Cyber attacks can result in significant monetary and reputational damage to a wide range of businesses. Recently, the U.S. Department of Justice (DOJ) increased its efforts to engage businesses on cybersecurity issues. Earlier this year, as part of that effort, the department published a new resource for companies victimized by a cyber attack. The guidance, “Best Practices for Victim Response and Reporting of Cyber Incidents,” is targeted at smaller organizations, but it provides beneficial insights for companies of all sizes, including best practices for preparing for, responding to, and recovering from cyber incidents that are applicable to all organizations.1
Continue Reading DOJ Issues Guidance for Responding to Cyber Attacks

Federal regulators released guidance in the first half of 2014 that should provide comfort to businesses that are considering sharing information relating to cybersecurity risks with other companies and the government. Although these advisory opinions are nonbinding and do not carry the force of law, they provide strong indications of the priorities of the U.S. Department of Justice (DOJ) and Federal Trade Commission (FTC) with respect to facilitating the ability of businesses to engage in cybersecurity risk mitigation. Notably, under the recent guidance, the federal regulators suggest that antitrust and electronic communications privacy concerns, which may have previously made businesses hesitant to share certain information relating to cybersecurity risks, should not preclude business-to-business or business-to-government information sharing that is tailored to mitigate these risks.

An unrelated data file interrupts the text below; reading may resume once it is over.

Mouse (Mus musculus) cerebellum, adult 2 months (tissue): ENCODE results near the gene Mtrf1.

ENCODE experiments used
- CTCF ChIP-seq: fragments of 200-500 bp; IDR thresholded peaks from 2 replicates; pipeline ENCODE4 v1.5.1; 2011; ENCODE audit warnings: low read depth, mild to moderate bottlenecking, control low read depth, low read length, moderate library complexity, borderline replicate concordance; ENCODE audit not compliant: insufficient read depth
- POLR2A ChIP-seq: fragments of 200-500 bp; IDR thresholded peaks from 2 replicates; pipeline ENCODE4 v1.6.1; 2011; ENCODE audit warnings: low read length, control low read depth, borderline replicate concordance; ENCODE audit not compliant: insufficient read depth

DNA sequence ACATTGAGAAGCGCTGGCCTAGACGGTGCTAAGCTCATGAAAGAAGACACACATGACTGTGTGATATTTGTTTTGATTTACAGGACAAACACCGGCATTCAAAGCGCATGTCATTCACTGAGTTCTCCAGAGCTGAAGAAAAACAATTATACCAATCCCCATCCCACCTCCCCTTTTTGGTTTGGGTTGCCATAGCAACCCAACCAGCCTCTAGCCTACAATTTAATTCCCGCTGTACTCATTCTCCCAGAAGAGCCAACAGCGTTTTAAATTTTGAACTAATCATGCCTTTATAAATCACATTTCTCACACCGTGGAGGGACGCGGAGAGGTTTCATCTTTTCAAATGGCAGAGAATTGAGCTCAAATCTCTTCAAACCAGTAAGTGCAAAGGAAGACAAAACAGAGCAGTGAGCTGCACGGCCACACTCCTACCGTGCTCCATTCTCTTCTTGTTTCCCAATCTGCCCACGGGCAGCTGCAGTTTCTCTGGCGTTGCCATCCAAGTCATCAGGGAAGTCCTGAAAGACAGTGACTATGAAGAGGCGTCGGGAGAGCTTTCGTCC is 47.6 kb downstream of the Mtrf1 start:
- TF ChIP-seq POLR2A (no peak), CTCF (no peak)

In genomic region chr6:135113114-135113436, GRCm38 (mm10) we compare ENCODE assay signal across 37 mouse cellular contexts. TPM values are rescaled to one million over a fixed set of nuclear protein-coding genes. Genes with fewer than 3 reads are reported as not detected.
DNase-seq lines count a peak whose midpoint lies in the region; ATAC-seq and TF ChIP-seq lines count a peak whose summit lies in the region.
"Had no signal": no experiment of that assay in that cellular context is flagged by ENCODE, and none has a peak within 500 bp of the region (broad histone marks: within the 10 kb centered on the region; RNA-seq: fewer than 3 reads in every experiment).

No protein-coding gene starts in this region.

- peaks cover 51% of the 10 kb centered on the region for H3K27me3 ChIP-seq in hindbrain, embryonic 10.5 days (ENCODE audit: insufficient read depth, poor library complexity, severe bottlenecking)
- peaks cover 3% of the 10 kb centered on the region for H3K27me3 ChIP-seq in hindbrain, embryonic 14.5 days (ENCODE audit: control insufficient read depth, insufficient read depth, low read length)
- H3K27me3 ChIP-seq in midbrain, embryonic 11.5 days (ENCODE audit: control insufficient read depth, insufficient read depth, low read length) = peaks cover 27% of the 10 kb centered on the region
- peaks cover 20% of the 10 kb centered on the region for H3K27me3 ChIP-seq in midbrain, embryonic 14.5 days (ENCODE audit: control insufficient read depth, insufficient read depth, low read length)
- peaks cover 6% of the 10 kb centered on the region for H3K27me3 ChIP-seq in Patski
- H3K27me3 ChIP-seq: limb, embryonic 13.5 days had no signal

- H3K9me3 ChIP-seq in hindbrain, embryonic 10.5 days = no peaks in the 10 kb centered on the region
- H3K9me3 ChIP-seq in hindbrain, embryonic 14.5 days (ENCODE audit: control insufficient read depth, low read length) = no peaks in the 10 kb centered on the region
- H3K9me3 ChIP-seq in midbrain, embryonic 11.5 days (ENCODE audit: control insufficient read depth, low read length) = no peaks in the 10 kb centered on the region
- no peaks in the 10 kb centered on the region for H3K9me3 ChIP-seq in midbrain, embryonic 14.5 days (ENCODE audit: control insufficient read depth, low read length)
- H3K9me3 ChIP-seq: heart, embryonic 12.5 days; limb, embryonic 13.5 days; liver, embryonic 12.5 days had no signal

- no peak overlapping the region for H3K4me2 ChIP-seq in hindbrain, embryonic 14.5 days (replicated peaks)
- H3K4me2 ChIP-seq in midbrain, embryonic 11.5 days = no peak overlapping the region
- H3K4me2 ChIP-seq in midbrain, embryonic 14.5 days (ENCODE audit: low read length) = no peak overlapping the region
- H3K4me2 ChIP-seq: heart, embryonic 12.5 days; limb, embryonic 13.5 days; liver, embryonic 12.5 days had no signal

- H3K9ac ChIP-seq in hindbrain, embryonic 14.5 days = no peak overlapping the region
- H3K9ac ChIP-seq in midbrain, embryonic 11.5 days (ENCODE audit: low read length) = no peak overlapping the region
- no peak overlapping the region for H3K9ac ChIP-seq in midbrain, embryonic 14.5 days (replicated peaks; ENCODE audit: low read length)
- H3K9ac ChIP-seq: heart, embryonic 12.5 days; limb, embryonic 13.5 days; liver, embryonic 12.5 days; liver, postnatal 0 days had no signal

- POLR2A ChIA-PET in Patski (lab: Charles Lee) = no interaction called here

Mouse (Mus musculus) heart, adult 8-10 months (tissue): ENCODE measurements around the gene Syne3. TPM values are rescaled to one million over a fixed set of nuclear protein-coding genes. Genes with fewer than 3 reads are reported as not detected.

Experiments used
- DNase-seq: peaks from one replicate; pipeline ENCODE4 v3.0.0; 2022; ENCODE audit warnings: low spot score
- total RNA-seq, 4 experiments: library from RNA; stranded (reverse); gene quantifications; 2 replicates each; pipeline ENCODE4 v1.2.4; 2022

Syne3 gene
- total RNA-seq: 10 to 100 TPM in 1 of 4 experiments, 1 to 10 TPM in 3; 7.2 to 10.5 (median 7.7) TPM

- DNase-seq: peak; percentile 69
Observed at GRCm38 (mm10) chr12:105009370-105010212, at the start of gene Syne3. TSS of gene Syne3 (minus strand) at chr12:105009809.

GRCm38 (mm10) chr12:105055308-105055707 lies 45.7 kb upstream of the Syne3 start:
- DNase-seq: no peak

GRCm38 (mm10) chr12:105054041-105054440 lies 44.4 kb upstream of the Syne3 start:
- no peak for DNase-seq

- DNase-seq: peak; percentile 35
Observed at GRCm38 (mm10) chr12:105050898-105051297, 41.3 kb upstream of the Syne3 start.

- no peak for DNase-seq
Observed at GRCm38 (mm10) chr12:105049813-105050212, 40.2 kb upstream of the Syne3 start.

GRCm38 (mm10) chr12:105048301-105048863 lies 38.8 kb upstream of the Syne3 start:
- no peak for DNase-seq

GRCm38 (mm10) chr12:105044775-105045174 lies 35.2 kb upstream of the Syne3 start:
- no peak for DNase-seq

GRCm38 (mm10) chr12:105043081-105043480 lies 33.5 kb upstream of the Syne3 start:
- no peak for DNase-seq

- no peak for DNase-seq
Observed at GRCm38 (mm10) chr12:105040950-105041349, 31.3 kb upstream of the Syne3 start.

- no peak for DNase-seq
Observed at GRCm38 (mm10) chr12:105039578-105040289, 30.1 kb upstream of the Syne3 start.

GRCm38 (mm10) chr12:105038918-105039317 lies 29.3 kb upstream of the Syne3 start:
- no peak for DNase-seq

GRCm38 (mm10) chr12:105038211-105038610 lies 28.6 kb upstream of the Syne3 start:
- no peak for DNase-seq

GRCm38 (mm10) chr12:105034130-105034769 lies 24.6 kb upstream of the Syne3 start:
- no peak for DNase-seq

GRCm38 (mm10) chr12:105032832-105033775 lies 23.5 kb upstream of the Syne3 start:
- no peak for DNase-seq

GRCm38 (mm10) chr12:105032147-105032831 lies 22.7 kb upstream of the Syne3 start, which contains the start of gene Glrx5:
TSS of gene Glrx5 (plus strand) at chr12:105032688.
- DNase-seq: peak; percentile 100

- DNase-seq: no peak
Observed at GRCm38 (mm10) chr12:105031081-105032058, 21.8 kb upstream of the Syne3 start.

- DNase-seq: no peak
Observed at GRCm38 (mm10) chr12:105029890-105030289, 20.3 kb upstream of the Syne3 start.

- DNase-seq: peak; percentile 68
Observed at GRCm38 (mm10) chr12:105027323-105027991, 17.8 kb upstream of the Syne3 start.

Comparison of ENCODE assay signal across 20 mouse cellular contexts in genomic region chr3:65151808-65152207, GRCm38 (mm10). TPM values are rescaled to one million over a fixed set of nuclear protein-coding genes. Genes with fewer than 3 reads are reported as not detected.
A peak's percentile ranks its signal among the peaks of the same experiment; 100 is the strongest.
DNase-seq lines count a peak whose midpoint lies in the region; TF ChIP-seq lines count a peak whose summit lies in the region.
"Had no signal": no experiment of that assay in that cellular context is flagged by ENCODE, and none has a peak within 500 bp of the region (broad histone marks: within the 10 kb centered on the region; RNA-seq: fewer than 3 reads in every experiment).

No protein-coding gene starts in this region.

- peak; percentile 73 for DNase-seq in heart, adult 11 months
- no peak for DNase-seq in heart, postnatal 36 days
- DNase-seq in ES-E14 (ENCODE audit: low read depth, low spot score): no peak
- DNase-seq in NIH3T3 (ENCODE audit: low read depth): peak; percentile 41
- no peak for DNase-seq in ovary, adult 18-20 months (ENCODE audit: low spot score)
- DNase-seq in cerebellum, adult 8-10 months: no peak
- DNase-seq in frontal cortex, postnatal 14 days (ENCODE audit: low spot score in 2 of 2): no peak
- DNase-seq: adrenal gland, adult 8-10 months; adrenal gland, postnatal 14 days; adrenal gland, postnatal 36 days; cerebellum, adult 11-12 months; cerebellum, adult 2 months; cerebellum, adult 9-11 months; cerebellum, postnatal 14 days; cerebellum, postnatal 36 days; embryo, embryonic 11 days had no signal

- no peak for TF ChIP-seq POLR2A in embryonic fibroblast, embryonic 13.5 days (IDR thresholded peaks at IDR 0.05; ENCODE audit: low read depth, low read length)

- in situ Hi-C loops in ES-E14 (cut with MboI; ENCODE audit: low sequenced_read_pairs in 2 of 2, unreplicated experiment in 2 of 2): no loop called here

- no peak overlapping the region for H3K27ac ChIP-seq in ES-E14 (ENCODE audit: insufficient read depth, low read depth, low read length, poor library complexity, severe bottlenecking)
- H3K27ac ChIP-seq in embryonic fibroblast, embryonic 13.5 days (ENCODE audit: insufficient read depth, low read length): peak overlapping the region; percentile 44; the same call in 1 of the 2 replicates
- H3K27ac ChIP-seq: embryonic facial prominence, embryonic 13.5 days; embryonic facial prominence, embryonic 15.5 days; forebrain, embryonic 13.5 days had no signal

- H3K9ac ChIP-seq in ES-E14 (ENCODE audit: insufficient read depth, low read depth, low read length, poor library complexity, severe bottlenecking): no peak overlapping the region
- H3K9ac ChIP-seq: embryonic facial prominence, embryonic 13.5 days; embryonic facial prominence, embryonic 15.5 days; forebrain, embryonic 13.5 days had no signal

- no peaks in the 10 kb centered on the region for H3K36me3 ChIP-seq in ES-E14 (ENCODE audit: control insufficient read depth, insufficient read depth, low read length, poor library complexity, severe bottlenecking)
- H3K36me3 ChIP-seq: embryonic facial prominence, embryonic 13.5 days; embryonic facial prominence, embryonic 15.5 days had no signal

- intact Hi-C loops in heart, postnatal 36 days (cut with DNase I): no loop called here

Continue Reading Federal Agencies Reduce Barriers to Cyber Threat Information Sharing